YAKIMA, Wash. — While much of the country frets about too many illegal immigrants, farmers in this famed apple-growing region east of the Cascade Range complain they can no longer find enough.Washington State is only one of many examples where the "harvest is plenty, but the laborers are few" to take a Biblical phrase literally (the wingnuts do it, why can't I?) Expect to see conditions strain within the citrus industry, especially as the ink from the Georgia governor's pen dries on their latest "Yoe kind aint welcome hea" legislation.
During the last two years, Yakima-area apple growers were so short of the migrant field hands they rely on to prune and pick their prized crop that a few brought in workers from Thailand.
Others said they never did find enough workers and watched in anguish as precious fruit was left dangling on trees.
This summer, with farmers expecting a bountiful apple crop, they also predict that the worker shortage will worsen, threatening a hand-harvesting industry valued at more than $1.5 billion in Washington state. In the last big-crop year, growers employed an estimated 42,300 seasonal apple workers, according to state officials.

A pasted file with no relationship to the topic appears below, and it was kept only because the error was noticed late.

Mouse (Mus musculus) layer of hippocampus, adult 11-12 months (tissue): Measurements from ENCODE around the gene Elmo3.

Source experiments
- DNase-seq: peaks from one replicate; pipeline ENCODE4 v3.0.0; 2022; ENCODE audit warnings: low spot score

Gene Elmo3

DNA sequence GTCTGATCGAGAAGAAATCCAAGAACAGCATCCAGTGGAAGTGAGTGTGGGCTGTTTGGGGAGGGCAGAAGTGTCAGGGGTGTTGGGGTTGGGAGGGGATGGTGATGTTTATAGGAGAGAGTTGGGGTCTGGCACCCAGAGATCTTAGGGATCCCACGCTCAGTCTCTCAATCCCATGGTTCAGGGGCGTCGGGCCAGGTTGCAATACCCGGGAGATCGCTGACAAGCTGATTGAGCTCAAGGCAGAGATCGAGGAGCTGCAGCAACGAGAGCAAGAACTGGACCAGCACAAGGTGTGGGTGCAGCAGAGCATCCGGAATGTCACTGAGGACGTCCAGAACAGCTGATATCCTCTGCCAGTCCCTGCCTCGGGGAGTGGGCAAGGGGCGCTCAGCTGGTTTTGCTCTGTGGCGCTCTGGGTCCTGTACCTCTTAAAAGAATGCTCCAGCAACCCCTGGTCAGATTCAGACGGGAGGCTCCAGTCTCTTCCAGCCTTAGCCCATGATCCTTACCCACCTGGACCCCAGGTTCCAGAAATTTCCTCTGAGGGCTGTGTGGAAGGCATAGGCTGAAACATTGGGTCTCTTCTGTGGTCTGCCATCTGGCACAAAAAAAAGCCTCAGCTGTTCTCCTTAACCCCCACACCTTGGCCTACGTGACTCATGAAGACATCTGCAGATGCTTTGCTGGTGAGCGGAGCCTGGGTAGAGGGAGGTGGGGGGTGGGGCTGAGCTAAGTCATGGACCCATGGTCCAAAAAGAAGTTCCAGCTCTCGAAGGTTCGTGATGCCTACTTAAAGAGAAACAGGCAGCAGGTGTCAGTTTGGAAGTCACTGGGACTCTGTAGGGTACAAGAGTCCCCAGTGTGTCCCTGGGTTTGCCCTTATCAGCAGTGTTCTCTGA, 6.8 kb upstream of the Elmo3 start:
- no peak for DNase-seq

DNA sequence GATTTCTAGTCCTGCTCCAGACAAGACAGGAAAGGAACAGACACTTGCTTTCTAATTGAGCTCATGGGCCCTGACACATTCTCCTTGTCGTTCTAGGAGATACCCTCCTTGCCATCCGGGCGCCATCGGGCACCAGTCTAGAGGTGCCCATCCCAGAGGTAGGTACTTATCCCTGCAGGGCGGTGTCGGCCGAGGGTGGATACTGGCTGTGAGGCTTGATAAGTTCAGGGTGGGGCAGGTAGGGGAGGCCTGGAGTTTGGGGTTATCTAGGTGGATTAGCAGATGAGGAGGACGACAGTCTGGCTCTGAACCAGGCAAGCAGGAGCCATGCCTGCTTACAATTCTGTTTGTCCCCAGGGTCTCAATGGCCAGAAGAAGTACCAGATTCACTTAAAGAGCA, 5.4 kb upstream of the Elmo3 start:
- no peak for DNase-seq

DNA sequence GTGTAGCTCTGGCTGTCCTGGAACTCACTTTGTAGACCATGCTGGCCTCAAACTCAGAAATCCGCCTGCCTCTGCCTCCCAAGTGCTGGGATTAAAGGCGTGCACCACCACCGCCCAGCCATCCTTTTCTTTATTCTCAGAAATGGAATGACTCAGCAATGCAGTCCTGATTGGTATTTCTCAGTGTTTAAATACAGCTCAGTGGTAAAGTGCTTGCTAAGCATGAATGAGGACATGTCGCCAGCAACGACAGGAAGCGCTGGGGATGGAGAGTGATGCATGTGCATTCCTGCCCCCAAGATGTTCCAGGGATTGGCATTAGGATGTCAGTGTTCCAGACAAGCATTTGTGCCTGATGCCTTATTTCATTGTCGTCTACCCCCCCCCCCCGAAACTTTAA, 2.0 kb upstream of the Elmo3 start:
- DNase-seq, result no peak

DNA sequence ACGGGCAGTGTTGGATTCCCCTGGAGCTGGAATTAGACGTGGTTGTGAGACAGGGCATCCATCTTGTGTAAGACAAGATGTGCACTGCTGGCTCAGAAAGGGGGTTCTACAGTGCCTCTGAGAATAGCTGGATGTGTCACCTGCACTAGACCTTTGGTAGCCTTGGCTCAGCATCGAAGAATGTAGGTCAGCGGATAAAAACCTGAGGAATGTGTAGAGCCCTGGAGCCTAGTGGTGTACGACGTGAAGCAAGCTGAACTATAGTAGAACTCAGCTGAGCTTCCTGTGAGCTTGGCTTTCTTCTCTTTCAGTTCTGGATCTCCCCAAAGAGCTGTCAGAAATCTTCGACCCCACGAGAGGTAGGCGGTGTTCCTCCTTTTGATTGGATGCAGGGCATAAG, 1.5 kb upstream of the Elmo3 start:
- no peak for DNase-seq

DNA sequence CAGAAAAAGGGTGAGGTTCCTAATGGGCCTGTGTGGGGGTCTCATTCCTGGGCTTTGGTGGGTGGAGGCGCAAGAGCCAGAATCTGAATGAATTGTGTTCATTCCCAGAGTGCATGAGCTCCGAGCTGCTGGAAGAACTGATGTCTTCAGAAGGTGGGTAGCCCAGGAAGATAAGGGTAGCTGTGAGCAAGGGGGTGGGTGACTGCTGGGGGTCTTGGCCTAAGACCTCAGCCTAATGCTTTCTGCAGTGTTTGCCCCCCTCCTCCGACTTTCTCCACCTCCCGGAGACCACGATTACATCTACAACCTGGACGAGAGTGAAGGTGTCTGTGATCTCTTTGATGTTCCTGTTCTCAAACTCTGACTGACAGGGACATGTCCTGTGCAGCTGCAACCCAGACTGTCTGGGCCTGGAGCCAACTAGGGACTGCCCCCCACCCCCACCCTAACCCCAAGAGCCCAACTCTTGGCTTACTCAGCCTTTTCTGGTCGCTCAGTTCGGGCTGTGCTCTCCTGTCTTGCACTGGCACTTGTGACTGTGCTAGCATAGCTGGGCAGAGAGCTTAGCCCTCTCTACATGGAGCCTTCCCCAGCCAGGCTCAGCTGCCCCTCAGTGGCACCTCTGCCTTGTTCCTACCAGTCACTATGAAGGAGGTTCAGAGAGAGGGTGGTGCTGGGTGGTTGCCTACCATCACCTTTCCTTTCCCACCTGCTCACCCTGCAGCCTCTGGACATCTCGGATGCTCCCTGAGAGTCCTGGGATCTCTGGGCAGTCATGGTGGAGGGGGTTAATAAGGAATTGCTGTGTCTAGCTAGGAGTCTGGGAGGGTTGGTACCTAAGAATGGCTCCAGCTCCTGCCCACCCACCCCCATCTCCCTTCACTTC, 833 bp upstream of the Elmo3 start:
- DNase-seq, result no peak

"I hear people saying, 'We don't have enough workers now,' " said family apple farmer Larry Knudson. And April is a slow month, he added. "If that's now, what is it going to be like when we ratchet up our seasonal programs in June?"
Nope, that won't encourcage racial profiling. If there's a silver lining to this all, at least Georgia can ensure for generations to come that they will remain on par with the rest of the country for minority incarcerations levels.
The law requires verification that adults seeking many state-administered benefits are in the country legally. It sanctions employers who knowingly hire illegal immigrants and mandates that companies with state contracts check the immigration status of employees.
The law also requires police to check the immigration status of people they arrest.
Bless their hearts...
Tags: immigration, Georgia, minority incarceration, farm workers